By Beckett Bathanti – Editor-in-Chief – email@example.com
Editor’s Note: This is a monthly column highlighting the best albums from the previous month.
Robert Ellis – Lights From the Chemical Plant
Robert Ellis, who donned a pair of Nike hightops onstage at The Grey Eagle last week, generally operates a little outside the scope of today’s country. On his new album, Lights From the Chemical Plant, he skews even further than he has into the past and delves into straight pop territory. His pop is more in the lineage of Paul Simon, who Ellis covers here to great effect, than the synth fiddle, hair-gelled bulls**t that made mainstream country so intolerable throughout the past decade.
“TV Song” is an excellent album-opener – catchy, somewhat tongue-in-cheek and featuring line-of-the-year contender, “Oh, Betty Draper, I wish my wife was less like you,” but it’s the title track that sucks you in and doesn’t let go.
Slow burning and sung with heaviness that Ellis’ smoky voice carries perfectly, “The Chemical Plant” is an inevitable, strongly-written ballad that sets the record’s reflective, somewhat dismal tone.
It is not all doom and gloom here though. “Good Intentions” is a subtly rousing tune and “Steady as the Rising Sun” is a gorgeous love song, with steel and jazz guitars coexisting peacefully and plaintively.
Eric Church – The Outsiders
Eric Church wishes he were half the outlaw Robert Ellis is. The posturing, arrogant Granite Falls native delivers his cockiest, most ambitious and perhaps best album yet in The Outsiders.
Operating very much within the confines of the mainstream country scene, the self-proclaimed badass manages to be both incendiary and subtle and actually write some of his own songs, traits rarely associated with Nashville.
The leadoff title track is an outrageous piece of bluster, and along with the song titled “That’s Damn Rock and Roll,” should be ignored at all cost.
The first half of the album is littered with pop-flavored gems like the heart-broken “Roller Coaster Ride” and the propulsive, bluesy “Broke Record.”
I was briefly disappointed to find that “Like a Wreckin’ Ball” did not interpolate the Miley Cyrus song, but after hearing the sultry, reverb-heavy highlight, I was more than satisfied.
The last third of The Outsiders gets a little grimy and this is where Church really sets himself apart.
“Dark Side,” a seething warning, would not sound too out of place on Springsteen’s murder-centric “Nebraska.”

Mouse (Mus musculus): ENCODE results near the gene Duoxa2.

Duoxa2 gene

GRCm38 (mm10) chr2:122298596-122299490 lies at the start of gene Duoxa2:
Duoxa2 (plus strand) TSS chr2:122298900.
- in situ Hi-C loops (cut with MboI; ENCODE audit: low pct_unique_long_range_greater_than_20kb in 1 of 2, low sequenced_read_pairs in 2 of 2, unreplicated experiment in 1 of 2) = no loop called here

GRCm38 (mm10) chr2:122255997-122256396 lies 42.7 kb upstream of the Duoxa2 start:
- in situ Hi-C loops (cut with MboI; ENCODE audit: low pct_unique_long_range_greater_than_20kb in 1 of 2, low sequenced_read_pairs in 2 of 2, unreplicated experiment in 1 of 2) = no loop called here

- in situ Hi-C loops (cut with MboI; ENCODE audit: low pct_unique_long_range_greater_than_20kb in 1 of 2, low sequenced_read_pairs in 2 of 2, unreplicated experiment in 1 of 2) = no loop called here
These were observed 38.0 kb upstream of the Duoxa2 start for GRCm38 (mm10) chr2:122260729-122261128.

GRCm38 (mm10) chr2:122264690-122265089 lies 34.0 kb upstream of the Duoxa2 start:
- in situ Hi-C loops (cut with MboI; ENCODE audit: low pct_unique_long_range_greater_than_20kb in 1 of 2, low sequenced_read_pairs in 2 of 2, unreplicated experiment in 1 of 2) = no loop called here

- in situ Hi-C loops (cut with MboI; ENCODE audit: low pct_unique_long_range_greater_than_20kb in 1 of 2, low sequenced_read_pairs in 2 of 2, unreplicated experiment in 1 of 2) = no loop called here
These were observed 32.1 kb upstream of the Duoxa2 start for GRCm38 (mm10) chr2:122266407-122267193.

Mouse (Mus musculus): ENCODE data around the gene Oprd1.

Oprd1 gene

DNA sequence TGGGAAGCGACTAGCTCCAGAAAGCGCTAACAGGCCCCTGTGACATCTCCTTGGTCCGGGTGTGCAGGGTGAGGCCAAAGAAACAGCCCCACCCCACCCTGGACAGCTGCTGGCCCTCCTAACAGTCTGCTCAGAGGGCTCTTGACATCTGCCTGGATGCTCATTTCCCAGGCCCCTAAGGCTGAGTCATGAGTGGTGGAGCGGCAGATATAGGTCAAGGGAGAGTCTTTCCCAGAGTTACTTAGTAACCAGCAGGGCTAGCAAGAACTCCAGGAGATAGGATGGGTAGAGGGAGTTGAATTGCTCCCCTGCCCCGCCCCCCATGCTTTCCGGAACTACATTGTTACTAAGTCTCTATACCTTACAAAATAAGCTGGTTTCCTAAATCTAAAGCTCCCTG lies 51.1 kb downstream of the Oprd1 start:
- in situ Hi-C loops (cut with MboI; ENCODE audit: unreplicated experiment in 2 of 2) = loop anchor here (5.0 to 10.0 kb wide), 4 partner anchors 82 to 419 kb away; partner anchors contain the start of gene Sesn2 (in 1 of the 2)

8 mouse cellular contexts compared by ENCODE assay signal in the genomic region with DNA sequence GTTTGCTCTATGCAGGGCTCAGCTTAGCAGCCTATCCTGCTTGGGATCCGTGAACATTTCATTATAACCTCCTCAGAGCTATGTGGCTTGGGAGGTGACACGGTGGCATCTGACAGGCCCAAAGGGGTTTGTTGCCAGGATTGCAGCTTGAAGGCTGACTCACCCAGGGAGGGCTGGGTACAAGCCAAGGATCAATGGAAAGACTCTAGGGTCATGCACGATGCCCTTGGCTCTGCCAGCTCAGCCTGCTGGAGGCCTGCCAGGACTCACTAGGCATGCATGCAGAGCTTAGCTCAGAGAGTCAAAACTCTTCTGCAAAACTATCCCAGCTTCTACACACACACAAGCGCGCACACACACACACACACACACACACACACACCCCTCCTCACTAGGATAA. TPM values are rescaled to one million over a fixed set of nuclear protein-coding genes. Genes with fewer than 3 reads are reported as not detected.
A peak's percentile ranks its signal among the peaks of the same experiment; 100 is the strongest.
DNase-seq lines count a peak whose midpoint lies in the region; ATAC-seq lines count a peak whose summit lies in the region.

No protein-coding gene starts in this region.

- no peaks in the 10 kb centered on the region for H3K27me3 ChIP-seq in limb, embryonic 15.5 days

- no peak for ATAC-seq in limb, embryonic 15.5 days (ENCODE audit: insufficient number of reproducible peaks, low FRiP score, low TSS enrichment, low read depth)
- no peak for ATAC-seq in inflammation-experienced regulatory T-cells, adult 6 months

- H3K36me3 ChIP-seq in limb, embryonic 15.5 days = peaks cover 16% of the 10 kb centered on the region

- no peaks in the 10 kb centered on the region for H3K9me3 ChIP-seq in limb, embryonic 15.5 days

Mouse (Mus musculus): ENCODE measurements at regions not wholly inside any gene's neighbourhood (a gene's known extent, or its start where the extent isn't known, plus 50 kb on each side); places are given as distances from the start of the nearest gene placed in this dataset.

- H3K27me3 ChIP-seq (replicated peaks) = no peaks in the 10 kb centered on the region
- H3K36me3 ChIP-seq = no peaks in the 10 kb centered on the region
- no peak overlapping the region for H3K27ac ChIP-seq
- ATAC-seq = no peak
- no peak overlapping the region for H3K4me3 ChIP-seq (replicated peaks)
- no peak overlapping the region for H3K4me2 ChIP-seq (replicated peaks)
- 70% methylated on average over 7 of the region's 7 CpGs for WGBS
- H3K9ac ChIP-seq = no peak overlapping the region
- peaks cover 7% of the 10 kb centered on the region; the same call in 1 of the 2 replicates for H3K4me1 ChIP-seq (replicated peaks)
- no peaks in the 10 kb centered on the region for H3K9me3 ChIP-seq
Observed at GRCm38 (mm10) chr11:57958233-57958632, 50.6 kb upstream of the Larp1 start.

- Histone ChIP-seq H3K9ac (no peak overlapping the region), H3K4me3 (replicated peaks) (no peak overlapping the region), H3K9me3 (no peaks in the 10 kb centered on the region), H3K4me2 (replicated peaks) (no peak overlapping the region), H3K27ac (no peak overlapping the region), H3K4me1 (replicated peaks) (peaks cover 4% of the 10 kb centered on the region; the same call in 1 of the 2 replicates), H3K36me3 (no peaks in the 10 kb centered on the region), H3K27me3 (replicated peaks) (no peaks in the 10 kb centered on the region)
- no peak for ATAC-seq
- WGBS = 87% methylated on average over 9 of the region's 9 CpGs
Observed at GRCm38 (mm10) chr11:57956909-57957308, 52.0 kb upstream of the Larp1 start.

The eight-minute long “Devil Devil,” with its long, spoken-word intro over meandering background guitar, is melodramatic and begins to border on insufferable, but is important for a couple of reasons.
Firstly, Church says “f**k,” a move bound to polarize the generally conservative mainstream country fan base. The Capitol-signed singer also says “The devil walks among us, folks, and Nashville is his bride,” after a long-winded condemnation of the music industry.
Secondly, when the song finally kicks in after nearly four minutes, it is a nasty little thing, peppered with squealing guitar and anchored by stomping percussion.
Album-closer “The Joint” is an uneasy song about various types of joints, sung in a leering Tom Waits impression and peppered with blatting horns.
2014 is young yet, but The Outsiders is an early front-runner for album of the year.
Migos – No Label 2
No Label 2 comforted me. Migos, a trio consisting of Quavo, Takeoff and Offset, are great rappers. Technically, they have perfected a stumbling, breathless style that has since been co-opted by Kanye West and Drake among many others.
However, they have tended to rely on the same hooks; shouted repeated phrases that are percussive to the point of concussion over the course of a full album.
On their latest mixtape, Migos are playing with melody more, singing a little to break up their usually pummeling approach.
The album reaches its climax on tracks 10-13, a fantastic run of four songs made up by “Fight Night,” “Handsome and Wealthy,” “Birds” and the Rich Homie Quan-featuring “YRH.”
“Fight Night,” produced by Stack Boy Twan, is an elastic take on the West Coast sound and proof that Migos do not need to be constrained by Atlanta’s aesthetic.
“Handsome and Wealthy” is an easy standout, with Quavo killing a throaty, auto-tuned hook reminiscent of Gucci Mane.
At 25 tracks, their latest mixtape is intensely bloated. Lose 10 tracks and this could be a great debut album, but I am more than willing to wade through a dozen tracks that sound the same to hear Quavo say “The streets is a jungle, gotta watch out for koalas,” on “Ounces” or excitedly cheer on an imaginary ball-carrier on “Emmitt Smith.”